The building industry has also seen an unexpected deviation and a slowdown in all projects this year. But the pace is slowly getting back to normal thanks to the greater need for new apartments, offices and schools in Prague.
A great number of heavy lorries daily bring building materials to Prague and take away a considerable amount of extracted rocks and scrap.
Freight transportation produces a large amount of emissions, devastates roads, worsens the already busy traffic and last but not least increases dustiness and noise levels. They are looking for new ways as to how to relieve Prague traffic. There is the option of using the Vltava River, which runs through the city centre, in order to supply the city with building materials. The two concrete mixing plants situated in Prague‘s centre, which maximally utilize shipping transport for their supplies due to their ports on Vltava riverbanks, can set the example.
Building plans for road infrastructure
New apartments, administrative buildings, parking buildings, schools and other buildings of civic amenities are continued being built in the capital. In the city centre there are many brownfields intended for development. They are also planning massive investment in the road infrastructure in the city. The key is to complete the inner ring road running from the northern opening of the Blanka tunnel through Balabenka and Jarov all the way to Průmyslová Street and then the interconnection of the Rozvadov junction (beginning of the D5 motorway) with the ring road at Zlíchov, connection of Ruzyně Airport, the D route underground, reconstruction of the Libeň Bridge and construction of the new bridge Holešovice – Karlín
Mostly utilised building material
A basic commodity that is being used in the construction of large infrastructure projects is concrete, which is produced in concrete mixing plants that need to be situated as close as possible to the construction site so that the material can be delivered to the construction site fresh, before it starts to harden. Concrete comprises four main materials – aggregate, cement, additives and water. Some 80% of the total volume of the concrete comprises aggregate and sand, are brought from stone and sand quarries north of Prague. Most of Prague’s concrete mixing plants is supplied via lorries. One lorry brings approximately 30 tons of aggregate. If we take into consideration specialists’ estimates that the necessary amount of concrete a year will be more than 1 million cubic metres, the amount of aggregate necessary to be delivered every year is about 2 million tons, which corresponds to more than 60,000 lorries.
How to replace thousands of lorries a year?
There is a way to reduce this number of lorries considerably. We can find inspiration in Vienna, Hamburg, London, Brussels or Paris, where they have been utilizing the river for city supplies for many years. Prague does not lag behind there either. There are two modern concrete mixing plants that have been utilizing river transportation for years situated in the city centre on the banks of the Vltava River. The concrete mixing plant Rohanský ostrov and concrete mixing plant Libeň are modern ecological operations, which meet strict environmental management criteria ISO 14001 and have a port for ship transport. Up to 80% of all material, which is necessary for concrete production, is shipped. One ship replaces 33 lorries. With current production, the two concrete mixing plants deliver almost 400,000 tons of aggregate, which relieves the capital of 13,000 lorries every year. Due to the increased requirement for concrete, it is necessary to relieve the city of up to 20,000 lorries a year, that is approximately one third of the total amount of aggregate delivered to Prague. During the existence period of these two concrete mixing plants, Prague has already been relieved of more than 250,000 lorries. Concrete from these operations was utilised during the construction of almost all important constructions in Prague: all stages of Prague underground, Blanka, Strahovský and Zlíchov tunnels, railway tunnels of Nové spojení, Trojský Bridge as well as the National Technical Library and recently also the New Water Line ÚČOV, etc.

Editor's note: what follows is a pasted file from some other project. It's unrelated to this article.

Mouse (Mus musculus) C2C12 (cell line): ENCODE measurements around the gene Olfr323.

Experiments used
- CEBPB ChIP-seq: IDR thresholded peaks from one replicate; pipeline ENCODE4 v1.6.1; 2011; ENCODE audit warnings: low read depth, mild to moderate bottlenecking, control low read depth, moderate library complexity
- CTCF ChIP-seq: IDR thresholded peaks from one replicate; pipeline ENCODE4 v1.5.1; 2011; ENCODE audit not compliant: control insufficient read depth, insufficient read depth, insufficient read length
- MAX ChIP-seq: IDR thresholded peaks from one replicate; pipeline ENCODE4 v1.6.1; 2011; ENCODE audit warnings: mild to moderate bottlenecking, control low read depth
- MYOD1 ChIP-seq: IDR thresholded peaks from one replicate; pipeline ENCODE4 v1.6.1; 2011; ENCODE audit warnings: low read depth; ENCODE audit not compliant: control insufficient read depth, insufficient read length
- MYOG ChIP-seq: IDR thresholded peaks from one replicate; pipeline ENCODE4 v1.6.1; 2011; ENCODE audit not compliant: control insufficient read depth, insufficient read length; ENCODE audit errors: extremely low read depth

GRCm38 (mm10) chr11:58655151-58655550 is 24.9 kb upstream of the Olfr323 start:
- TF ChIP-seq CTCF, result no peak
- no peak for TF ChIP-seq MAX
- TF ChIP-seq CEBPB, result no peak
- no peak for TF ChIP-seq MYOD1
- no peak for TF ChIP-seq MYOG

Vltava – the largest motorway in Prague
River shipping to the city centre represents the future of a better environment in Prague. Inspiration can be found in Paris, where modern concrete mixing plants and trans-shipment points are situated directly on the Seine riverbank, within a view of the Eiffel Tower, just next to offices and residential buildings, well incorporated within their surroundings. Futuristic design features often hide the industrial operation and its unsightly parts. Prague also deserves a similar solution. The two concrete mixing plants are already carefully placed within their surroundings: the Rohanský Plant operation is concealed from passer-byes behind a green bank and the Libeň concrete mixing plant is interconnected with the river with an underground collector. That makes the whole strip along the Vltava River available for leisure activities. There are projects as to how to incorporate the two concrete mixing plants within their neighbourhood. The credo of TBG METROSTAV concrete mixing plants is to produce a greener concrete for Prague as possible.